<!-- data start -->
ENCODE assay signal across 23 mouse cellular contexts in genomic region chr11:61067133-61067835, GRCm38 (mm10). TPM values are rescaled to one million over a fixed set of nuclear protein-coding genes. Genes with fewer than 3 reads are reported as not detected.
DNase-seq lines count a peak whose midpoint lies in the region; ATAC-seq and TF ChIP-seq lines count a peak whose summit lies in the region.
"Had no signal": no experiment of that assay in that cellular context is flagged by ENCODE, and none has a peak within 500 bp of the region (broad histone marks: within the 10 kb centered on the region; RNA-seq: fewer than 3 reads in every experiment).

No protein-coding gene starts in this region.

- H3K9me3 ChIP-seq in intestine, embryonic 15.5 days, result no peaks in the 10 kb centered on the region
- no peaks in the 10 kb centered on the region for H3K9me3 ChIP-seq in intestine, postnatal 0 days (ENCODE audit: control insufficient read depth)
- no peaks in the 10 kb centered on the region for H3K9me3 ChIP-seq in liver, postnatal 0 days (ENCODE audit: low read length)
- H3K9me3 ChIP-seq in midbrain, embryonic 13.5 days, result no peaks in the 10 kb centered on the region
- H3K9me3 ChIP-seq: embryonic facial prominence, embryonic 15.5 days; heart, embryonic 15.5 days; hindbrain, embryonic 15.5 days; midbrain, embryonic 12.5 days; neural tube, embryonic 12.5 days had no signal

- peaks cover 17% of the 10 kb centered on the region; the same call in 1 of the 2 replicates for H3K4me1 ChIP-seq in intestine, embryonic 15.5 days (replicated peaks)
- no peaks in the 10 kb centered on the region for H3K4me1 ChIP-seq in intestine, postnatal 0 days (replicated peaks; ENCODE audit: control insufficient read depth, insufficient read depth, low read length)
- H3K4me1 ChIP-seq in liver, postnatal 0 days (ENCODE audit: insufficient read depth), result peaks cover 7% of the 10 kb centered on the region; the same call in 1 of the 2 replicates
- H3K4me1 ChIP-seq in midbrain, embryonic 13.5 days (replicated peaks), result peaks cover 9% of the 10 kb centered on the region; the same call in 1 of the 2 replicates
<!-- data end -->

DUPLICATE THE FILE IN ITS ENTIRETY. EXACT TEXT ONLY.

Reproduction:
ENCODE assay signal across 23 mouse cellular contexts in genomic region chr11:61067133-61067835, GRCm38 (mm10). TPM values are rescaled to one million over a fixed set of nuclear protein-coding genes. Genes with fewer than 3 reads are reported as not detected.
DNase-seq lines count a peak whose midpoint lies in the region; ATAC-seq and TF ChIP-seq lines count a peak whose summit lies in the region.
"Had no signal": no experiment of that assay in that cellular context is flagged by ENCODE, and none has a peak within 500 bp of the region (broad histone marks: within the 10 kb centered on the region; RNA-seq: fewer than 3 reads in every experiment).

No protein-coding gene starts in this region.

- H3K9me3 ChIP-seq in intestine, embryonic 15.5 days, result no peaks in the 10 kb centered on the region
- no peaks in the 10 kb centered on the region for H3K9me3 ChIP-seq in intestine, postnatal 0 days (ENCODE audit: control insufficient read depth)
- no peaks in the 10 kb centered on the region for H3K9me3 ChIP-seq in liver, postnatal 0 days (ENCODE audit: low read length)
- H3K9me3 ChIP-seq in midbrain, embryonic 13.5 days, result no peaks in the 10 kb centered on the region
- H3K9me3 ChIP-seq: embryonic facial prominence, embryonic 15.5 days; heart, embryonic 15.5 days; hindbrain, embryonic 15.5 days; midbrain, embryonic 12.5 days; neural tube, embryonic 12.5 days had no signal

- peaks cover 17% of the 10 kb centered on the region; the same call in 1 of the 2 replicates for H3K4me1 ChIP-seq in intestine, embryonic 15.5 days (replicated peaks)
- no peaks in the 10 kb centered on the region for H3K4me1 ChIP-seq in intestine, postnatal 0 days (replicated peaks; ENCODE audit: control insufficient read depth, insufficient read depth, low read length)
- H3K4me1 ChIP-seq in liver, postnatal 0 days (ENCODE audit: insufficient read depth), result peaks cover 7% of the 10 kb centered on the region; the same call in 1 of the 2 replicates
- H3K4me1 ChIP-seq in midbrain, embryonic 13.5 days (replicated peaks), result peaks cover 9% of the 10 kb centered on the region; the same call in 1 of the 2 replicates